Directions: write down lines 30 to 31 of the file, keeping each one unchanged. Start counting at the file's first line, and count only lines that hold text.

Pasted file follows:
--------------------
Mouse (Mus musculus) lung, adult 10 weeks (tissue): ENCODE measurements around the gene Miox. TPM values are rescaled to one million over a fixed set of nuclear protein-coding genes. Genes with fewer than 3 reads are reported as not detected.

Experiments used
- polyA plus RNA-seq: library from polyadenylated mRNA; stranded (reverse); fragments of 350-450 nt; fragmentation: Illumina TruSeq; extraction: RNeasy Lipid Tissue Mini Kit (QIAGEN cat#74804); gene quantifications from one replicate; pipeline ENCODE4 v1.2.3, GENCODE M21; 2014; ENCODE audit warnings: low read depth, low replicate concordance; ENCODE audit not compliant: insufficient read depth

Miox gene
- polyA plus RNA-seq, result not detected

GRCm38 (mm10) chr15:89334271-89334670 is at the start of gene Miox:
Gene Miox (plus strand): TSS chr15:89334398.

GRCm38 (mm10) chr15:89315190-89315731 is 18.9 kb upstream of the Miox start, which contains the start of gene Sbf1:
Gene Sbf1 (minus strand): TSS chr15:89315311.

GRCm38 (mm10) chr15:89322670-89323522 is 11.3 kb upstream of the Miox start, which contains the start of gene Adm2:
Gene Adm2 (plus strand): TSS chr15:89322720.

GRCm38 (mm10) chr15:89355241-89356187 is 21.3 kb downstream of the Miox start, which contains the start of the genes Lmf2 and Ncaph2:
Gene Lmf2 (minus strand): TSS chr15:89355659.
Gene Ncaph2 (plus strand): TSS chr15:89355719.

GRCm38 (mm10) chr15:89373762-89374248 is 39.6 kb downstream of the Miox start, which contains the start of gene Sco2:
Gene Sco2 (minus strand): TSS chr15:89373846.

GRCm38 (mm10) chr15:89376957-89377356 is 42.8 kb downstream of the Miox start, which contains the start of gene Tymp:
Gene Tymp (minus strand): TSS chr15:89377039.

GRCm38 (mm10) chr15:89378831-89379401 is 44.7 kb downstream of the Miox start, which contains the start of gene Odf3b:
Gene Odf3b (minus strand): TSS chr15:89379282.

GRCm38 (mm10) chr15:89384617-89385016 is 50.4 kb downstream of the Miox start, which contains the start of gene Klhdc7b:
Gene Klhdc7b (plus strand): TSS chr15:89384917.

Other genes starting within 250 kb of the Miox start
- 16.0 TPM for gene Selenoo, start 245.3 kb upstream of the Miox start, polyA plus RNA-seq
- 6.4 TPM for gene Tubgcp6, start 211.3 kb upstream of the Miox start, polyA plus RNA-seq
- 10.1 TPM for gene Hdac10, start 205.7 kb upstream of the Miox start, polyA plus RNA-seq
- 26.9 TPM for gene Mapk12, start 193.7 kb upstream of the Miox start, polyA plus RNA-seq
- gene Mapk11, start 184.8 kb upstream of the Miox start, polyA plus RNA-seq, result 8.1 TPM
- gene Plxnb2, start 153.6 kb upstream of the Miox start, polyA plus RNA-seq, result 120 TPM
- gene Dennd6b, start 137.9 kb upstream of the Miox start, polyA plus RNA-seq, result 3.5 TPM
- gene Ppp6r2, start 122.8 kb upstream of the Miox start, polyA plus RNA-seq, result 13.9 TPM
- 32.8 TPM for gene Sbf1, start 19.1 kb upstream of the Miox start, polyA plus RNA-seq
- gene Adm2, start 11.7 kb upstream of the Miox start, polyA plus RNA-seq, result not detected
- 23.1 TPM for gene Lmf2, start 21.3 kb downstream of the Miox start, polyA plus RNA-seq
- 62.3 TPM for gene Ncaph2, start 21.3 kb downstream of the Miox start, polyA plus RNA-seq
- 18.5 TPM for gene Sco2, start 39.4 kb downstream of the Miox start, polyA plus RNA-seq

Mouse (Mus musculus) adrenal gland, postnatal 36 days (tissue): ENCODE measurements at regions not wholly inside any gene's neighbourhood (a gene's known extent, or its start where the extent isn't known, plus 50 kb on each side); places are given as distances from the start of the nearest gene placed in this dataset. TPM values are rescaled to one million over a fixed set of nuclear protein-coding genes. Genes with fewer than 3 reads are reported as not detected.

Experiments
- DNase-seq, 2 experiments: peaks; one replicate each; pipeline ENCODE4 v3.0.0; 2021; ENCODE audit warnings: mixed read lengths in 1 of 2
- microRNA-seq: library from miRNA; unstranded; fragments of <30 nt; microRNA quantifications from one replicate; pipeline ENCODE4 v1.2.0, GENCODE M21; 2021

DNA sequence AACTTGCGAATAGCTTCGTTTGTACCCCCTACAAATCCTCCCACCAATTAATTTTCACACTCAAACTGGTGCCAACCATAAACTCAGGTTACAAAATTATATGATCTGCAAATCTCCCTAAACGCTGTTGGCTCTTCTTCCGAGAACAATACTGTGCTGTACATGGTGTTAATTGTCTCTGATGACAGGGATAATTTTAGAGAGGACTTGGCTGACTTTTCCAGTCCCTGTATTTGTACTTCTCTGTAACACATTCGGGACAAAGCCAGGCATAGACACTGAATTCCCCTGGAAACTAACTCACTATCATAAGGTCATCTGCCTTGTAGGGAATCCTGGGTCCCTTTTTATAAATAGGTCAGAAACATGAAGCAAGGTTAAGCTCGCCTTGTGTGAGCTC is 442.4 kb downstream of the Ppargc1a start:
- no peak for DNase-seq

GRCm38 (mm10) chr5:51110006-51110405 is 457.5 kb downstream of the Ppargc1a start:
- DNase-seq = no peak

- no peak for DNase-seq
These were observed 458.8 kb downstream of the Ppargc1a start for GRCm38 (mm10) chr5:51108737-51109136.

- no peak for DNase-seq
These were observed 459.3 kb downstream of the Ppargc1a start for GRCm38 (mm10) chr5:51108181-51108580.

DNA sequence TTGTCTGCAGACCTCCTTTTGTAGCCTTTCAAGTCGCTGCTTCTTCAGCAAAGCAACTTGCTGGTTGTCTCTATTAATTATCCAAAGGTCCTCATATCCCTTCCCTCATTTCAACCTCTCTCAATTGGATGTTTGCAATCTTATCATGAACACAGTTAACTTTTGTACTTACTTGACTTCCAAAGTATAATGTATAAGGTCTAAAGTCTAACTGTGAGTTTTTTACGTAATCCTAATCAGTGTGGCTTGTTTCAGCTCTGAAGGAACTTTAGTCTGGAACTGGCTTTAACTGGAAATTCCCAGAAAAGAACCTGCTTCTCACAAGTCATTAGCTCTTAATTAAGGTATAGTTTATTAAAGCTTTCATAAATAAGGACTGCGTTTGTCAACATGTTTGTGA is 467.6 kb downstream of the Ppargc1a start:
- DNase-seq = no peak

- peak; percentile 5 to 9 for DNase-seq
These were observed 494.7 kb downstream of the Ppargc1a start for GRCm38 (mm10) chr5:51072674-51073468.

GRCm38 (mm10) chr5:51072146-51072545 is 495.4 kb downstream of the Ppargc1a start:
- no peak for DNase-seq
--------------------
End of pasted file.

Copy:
- gene Dennd6b, start 137.9 kb upstream of the Miox start, polyA plus RNA-seq, result 3.5 TPM
- gene Ppp6r2, start 122.8 kb upstream of the Miox start, polyA plus RNA-seq, result 13.9 TPM